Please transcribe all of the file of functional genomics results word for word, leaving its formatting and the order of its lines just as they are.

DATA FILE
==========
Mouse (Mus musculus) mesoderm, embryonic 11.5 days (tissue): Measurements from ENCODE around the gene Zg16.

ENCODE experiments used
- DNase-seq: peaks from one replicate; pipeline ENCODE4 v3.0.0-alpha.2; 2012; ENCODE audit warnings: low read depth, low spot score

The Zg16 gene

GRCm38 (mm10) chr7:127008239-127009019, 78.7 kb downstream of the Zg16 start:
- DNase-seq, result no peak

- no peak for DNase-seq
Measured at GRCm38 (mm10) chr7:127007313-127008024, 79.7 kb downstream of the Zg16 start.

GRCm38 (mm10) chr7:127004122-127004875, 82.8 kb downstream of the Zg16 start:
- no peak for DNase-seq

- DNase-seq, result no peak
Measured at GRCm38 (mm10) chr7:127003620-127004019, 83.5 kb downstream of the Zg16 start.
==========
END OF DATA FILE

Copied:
Mouse (Mus musculus) mesoderm, embryonic 11.5 days (tissue): Measurements from ENCODE around the gene Zg16.

ENCODE experiments used
- DNase-seq: peaks from one replicate; pipeline ENCODE4 v3.0.0-alpha.2; 2012; ENCODE audit warnings: low read depth, low spot score

The Zg16 gene

GRCm38 (mm10) chr7:127008239-127009019, 78.7 kb downstream of the Zg16 start:
- DNase-seq, result no peak

- no peak for DNase-seq
Measured at GRCm38 (mm10) chr7:127007313-127008024, 79.7 kb downstream of the Zg16 start.

GRCm38 (mm10) chr7:127004122-127004875, 82.8 kb downstream of the Zg16 start:
- no peak for DNase-seq

- DNase-seq, result no peak
Measured at GRCm38 (mm10) chr7:127003620-127004019, 83.5 kb downstream of the Zg16 start.